In my last tutorial, we covered how to get data from Umbraco and display it in Umbraco. If you are new to Umbraco and you haven't yet read the Umbraco Helper? then I would head there first. In today's guide, I am going to explain how to create your own MVC controllers and intercept the Umbraco routing. After we intercept the Umbraco pipeline, we will then return a custom View Model back to the templates.
Why Use A Controller?
When you work with Umbraco, because of it's flexibility, you can create a lot of the document types and templates directly in Umbraco. When your site gets a bit more complex and you need to do things like talk to a business layer to get additional data for a page, unit tests your code, remove logic out of your templates or a host of other things.
In How To Create A Document Type In Umbraco and create a page with it I explained about document types.
On most projects, you will usually create one controller for each document type. To get started, first open Umbraco and find the document types 'Alias'. NOTE: If you use the name the controller will not get hit:
Next, create a new controller. When you create a new MVC project the installation wizard should have created a 'Controllers' folder. Depending on how you want to structure your code, you can create your new controller in here, or somewhere else.
I personally like to keep all my C# code in a separate project but for simplicity, I'm assuming you will create you use the default one. If you are adding MVC to an existing project then you will have to create it yourself. In case you're wondering what a controller is... a normal MVC controller is just a C# code file, that inherits from 'Controller' and has controller prefixed in it' name, so for example MyPageController.
The only real difference with an MVC controller is that it inherits from an Umbraco base controller, rather than a Microsoft one. If you are new to MVC then this rule of having the controller in the name, is a Microsoft thing rather than an Umbraco one, so in this example, my alias controller will be called umbHomePage, so my class would be called 'umbHomePageController'.
After you have created the controller, the next step is to change the type the controller inherits from. In a standard MVC controller, we inherit from 'PageController', in Umbraco we inherit from 'RenderMvcController'.
If you run your code and try to load your page the 'Index' action should be run.
What If I Have Multiple Templates Associated To a Document Type?
You may not have thought about this yet, but what happens if you have several different templates associated to your document type? You may want different data returned depending on which template the content editor selected, or, you may even want a completely different view displayed all together. Luckily, Umbraco has thought about this.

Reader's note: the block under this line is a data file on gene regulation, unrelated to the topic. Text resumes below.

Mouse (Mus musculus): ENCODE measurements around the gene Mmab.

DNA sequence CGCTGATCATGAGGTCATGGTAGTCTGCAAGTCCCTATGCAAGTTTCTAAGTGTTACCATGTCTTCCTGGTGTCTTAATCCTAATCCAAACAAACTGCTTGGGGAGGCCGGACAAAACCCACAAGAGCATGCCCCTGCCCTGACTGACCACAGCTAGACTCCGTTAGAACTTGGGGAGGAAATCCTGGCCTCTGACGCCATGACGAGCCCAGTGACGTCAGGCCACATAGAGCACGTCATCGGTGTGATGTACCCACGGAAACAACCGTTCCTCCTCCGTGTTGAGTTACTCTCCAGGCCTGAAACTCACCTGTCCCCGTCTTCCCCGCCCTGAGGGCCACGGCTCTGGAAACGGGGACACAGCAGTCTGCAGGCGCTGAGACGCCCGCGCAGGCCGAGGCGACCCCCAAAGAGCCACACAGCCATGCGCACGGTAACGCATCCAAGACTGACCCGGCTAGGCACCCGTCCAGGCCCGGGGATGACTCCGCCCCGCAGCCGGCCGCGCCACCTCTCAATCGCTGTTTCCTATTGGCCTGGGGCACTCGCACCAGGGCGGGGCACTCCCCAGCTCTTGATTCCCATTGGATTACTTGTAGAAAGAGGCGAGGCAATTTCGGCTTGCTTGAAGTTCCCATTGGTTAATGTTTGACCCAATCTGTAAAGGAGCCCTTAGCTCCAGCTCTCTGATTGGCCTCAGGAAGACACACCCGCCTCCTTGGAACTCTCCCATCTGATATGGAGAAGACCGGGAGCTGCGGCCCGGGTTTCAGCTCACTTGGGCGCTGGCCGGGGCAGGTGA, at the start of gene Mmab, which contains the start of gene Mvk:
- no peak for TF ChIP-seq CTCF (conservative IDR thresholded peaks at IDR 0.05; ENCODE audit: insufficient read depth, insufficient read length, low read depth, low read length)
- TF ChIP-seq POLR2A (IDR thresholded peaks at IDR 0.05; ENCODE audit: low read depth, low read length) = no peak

For each 'template' that is associated to your 'document type' you can create a custom action that will be called. So, for example, if you had a template called 'HomePage', with an alias 'umbHomePage' set as the template for your 'document type':
You could create an action method called 'umbHomePage'. This action method would then be called in preference over the index action method whenever the document type is called with that template associated. The code will look like this:
When you load your page, umbHomePage will be hit first. If the MVC pipeline can't find a matching action method that matches the templates name, then the default 'Index' action will be called. This feature is pretty nifty as it gives the developer a lot of control over the mark-up.
Creating a View Model
Now we have a controller set-up, the next stage is to return a custom view model. When you normally create a view model you will still want all the pages data to be included in it, as well as any custom properties or methods. The code for the view model is shown below:
First, you can name your custom view model anything you want, but, in general, the view model should mimic the name of the controller you are using. The entity should inherit from RenderModel. The next step is to create a constructor, that accepts the CurrentPage, so we can use this data in the template. Without doing this, the only properties that you will have access to in the template will be the ones you define in the view model yourself. Next, in this example I'm returning the current time. After you have defined your view model, the next step is changing your controller to return the view model.
The code above is pretty self-explanatory. We pass the model we get in the constructor into the view model and then pass it back to our template using CreateTemplate().
Inheriting For The View Model In The Template
The last bit of the puzzle is to make the view model available in the template. In the previous example, the view inherited from UmbracoTemplatePage.
Instead, we want to tell the template to inherit from the model. We do this by inheriting from UmbracoViewPage and we pass in our new model as the type.
In today's guide, we've gone over how to hook into the Umbraco pipeline and get a custom controller to intercept any requests for a specific document type. We've created a custom view model and added some custom business logic and then returned it back to our view. If you are familiar with MVC or other CMS platforms this process should look pretty familiar.